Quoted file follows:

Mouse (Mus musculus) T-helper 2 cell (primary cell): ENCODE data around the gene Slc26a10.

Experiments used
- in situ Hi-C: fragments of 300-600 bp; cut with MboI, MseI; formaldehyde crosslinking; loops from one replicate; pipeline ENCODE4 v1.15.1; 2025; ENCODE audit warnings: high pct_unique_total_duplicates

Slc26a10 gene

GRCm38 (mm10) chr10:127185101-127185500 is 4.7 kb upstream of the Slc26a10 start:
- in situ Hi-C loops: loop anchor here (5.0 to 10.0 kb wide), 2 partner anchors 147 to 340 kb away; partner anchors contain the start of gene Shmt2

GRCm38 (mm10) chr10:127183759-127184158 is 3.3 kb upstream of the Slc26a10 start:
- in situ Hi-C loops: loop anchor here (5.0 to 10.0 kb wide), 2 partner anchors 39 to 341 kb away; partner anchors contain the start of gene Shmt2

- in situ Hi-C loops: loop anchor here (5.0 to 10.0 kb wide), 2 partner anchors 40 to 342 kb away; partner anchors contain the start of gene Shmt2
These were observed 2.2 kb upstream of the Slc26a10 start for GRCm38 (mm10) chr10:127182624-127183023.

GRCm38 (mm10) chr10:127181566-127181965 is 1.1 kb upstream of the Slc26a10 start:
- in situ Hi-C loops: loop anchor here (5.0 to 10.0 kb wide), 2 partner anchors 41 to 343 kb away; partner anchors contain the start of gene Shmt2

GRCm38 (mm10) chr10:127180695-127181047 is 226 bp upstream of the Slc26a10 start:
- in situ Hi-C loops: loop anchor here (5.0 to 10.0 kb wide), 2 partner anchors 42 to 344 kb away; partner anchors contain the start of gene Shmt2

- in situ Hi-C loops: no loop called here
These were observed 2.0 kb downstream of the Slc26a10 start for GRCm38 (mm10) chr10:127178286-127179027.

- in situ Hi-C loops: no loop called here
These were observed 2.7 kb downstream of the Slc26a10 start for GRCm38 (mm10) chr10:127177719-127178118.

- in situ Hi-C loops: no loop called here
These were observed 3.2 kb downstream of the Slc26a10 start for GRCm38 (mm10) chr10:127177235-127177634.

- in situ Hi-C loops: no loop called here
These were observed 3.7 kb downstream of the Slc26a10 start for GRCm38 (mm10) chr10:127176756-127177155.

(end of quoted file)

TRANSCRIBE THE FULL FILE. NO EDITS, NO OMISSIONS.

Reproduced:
Mouse (Mus musculus) T-helper 2 cell (primary cell): ENCODE data around the gene Slc26a10.

Experiments used
- in situ Hi-C: fragments of 300-600 bp; cut with MboI, MseI; formaldehyde crosslinking; loops from one replicate; pipeline ENCODE4 v1.15.1; 2025; ENCODE audit warnings: high pct_unique_total_duplicates

Slc26a10 gene

GRCm38 (mm10) chr10:127185101-127185500 is 4.7 kb upstream of the Slc26a10 start:
- in situ Hi-C loops: loop anchor here (5.0 to 10.0 kb wide), 2 partner anchors 147 to 340 kb away; partner anchors contain the start of gene Shmt2

GRCm38 (mm10) chr10:127183759-127184158 is 3.3 kb upstream of the Slc26a10 start:
- in situ Hi-C loops: loop anchor here (5.0 to 10.0 kb wide), 2 partner anchors 39 to 341 kb away; partner anchors contain the start of gene Shmt2

- in situ Hi-C loops: loop anchor here (5.0 to 10.0 kb wide), 2 partner anchors 40 to 342 kb away; partner anchors contain the start of gene Shmt2
These were observed 2.2 kb upstream of the Slc26a10 start for GRCm38 (mm10) chr10:127182624-127183023.

GRCm38 (mm10) chr10:127181566-127181965 is 1.1 kb upstream of the Slc26a10 start:
- in situ Hi-C loops: loop anchor here (5.0 to 10.0 kb wide), 2 partner anchors 41 to 343 kb away; partner anchors contain the start of gene Shmt2

GRCm38 (mm10) chr10:127180695-127181047 is 226 bp upstream of the Slc26a10 start:
- in situ Hi-C loops: loop anchor here (5.0 to 10.0 kb wide), 2 partner anchors 42 to 344 kb away; partner anchors contain the start of gene Shmt2

- in situ Hi-C loops: no loop called here
These were observed 2.0 kb downstream of the Slc26a10 start for GRCm38 (mm10) chr10:127178286-127179027.

- in situ Hi-C loops: no loop called here
These were observed 2.7 kb downstream of the Slc26a10 start for GRCm38 (mm10) chr10:127177719-127178118.

- in situ Hi-C loops: no loop called here
These were observed 3.2 kb downstream of the Slc26a10 start for GRCm38 (mm10) chr10:127177235-127177634.

- in situ Hi-C loops: no loop called here
These were observed 3.7 kb downstream of the Slc26a10 start for GRCm38 (mm10) chr10:127176756-127177155.